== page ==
The Knicks are going big game hunting next summer and Kyrie Irving is reportedly at the top of their target list. Jimmy Butler also could be an option (the Knicks are on his short trade list, but the team made it clear they are not giving up assets to get a player they can land in free agency).

What the Knicks are doing with Porzingis has been done before by teams, most notably the Spurs with Kawhi Leonard (and that move is not part of the ill-will between the sides that led to the trade to Toronto). It can work — if the player fully understands this is simply a cap/flexibility move and is not offended by the “snub.” The question is how does Porzingis and his camp feel about it? We will find out down the line.

Either way, the Knicks will be able to keep Porzingis, they can offer the same extension next summer, and can match any offer another team might make to poach the star big man. However, to get to that point Porzingis would have had to sign that offer sheet from another team, a sign of discord between the sides. The Knicks cannot let it get to that. They cannot allow bad blood build up. New coach David Fizdale flew to Latvia this summer to talk to Porzingis and get him on board with the plan. The energy seems good between them, the Knicks can’t let money get in the way of that.

At the press conference, the Knicks’ brass also refused to put a timetable on Porzingis’ return from the ACL surgery last February. He is expected to miss much of the season, not returning until around Christmas at the earliest and maybe closer to the All-Star break in February. Or later. The Knicks are not going to pressure him.

J.R. Smith gets shirtless as Browns win first game since 2016 (VIDEO)

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LeBron James may be a Los Angeles Laker now, but JR Smith is still with the Cleveland Cavaliers. Media day is right around the corner, and so NBA players are trickling in to their respective cities from their offseason locations.

Thankfully for us, Smith is already in Cleveland.

On Thursday night, the Cleveland Browns of the NFL won their first regular season game since Dec. 24, 2016. In attendance was none other than Smith, and lo and behold he was once again shirtless.

Just the way we like him.

Via Twitter:

Smith was famously shirtless in 2016 during the Cavaliers’ championship parade (and seemingly for much of that summer) after they beat the Golden State Warriors in the NBA Finals. Someone even printed out a shirt you could wear that turned you into a shirtless JR.

There probably won’t be much celebrating in Cleveland for Smith this season, and therefore not many reasons for him to get shirtless on everyone. The Browns winning a Thursday night game seems like an appropriate arena for this type of thing now.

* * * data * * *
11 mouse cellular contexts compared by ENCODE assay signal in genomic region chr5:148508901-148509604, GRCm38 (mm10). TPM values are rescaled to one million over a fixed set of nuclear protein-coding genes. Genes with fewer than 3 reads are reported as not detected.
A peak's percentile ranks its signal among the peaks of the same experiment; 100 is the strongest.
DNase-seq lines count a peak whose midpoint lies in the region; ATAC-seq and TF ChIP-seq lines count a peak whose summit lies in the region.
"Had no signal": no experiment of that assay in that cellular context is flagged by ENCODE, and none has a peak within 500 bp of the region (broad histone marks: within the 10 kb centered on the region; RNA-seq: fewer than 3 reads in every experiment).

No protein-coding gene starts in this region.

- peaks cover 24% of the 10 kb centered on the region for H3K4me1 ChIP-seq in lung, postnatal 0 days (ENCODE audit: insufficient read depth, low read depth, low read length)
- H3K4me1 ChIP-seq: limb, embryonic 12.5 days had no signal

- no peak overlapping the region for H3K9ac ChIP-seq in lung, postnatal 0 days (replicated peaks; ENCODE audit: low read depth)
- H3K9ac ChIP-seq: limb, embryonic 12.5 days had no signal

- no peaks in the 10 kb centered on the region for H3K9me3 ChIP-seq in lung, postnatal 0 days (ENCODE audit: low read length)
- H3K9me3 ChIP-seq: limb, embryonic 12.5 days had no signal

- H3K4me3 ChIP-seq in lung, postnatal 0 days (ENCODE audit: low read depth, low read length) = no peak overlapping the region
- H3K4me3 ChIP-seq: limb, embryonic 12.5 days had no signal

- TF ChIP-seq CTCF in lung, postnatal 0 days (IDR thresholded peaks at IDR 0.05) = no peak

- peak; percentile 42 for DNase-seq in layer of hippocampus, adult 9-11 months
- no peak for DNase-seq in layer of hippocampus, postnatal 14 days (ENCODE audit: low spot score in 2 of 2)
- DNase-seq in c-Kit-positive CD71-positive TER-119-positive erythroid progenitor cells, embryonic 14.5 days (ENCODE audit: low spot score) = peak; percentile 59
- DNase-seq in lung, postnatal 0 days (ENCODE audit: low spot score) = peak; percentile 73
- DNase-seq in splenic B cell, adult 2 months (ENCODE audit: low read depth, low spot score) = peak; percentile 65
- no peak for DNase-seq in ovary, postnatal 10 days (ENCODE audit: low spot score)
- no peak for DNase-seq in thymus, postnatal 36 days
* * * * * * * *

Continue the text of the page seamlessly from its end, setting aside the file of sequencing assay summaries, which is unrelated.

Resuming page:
Stephen Curry, Chris Paul, John Wall team up for Hurricane Florence relief

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Along with Michael Jordan, several other NBA players, teams, and the league have decided to team up in the wake of Hurricane Florence. Relief for the eastern seaboard, specifically the Carolinas, has been the subject of many charitable efforts thus far.

Now we can add Chris Paul, John Wall, and Stephen Curry to the list of players trying to help the beleaguered coastal states.

All three players are natives of North Carolina, with Curry being from Charlotte, Wall being from Raleigh and Paul being from Winston-Salem. The three are the public face of an effort to raise $500,000 to help aid in post-hurricane relief.

Via Twitter:

The damage from Florence has been significant. According to one report from NBC News, home losses in the town of New Bern, NC (pop: 30,101) have reached an estimated $32 million.

Moody’s Analytics released a report that said that a conservative estimate of total damage caused by Florence is in the range of $17 billion.

Video from the North Carolina Department of Transportation published on social media this week confirmed how great the flooding was just in terms of visual scale.

If you’d like to help donate to the effort, you can do so by clicking the link in Curry’s tweet or following the link here.

Richard Jefferson’s father killed in drive-by shooting in Los Angeles

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Richard Jefferson Sr., 65, the father of NBA veteran Richard Jefferson Jr., died on Wednesday when he was killed in a drive-by shooting in Los Angeles.

The report comes to us from TMZ, who says that it is still unclear whether the elder Jefferson was the target of the attack or if it was something more random.

Via TMZ:

Richard Jefferson Sr. was in front of a liquor store in a primarily residential area around 6:52 PM when a vehicle rolled up and someone inside opened fire.

Jefferson Sr. was struck multiple times in the torso. He was transported to a nearby hospital, where he was pronounced dead.

Sources say Jefferson Sr. was with 2 other men at the time of the shooting. It’s unclear if Jefferson Sr. was the target.

The Los Angeles Police Department is still investigating the shooting, and we of course are hoping they will get to the bottom of this crime.

Thoughts are with Jefferson at this time, who according to ESPN grew closer to his father in recent years. Jefferson’s parents split when he was young and Junior grew up in Arizona with Senior residing in California.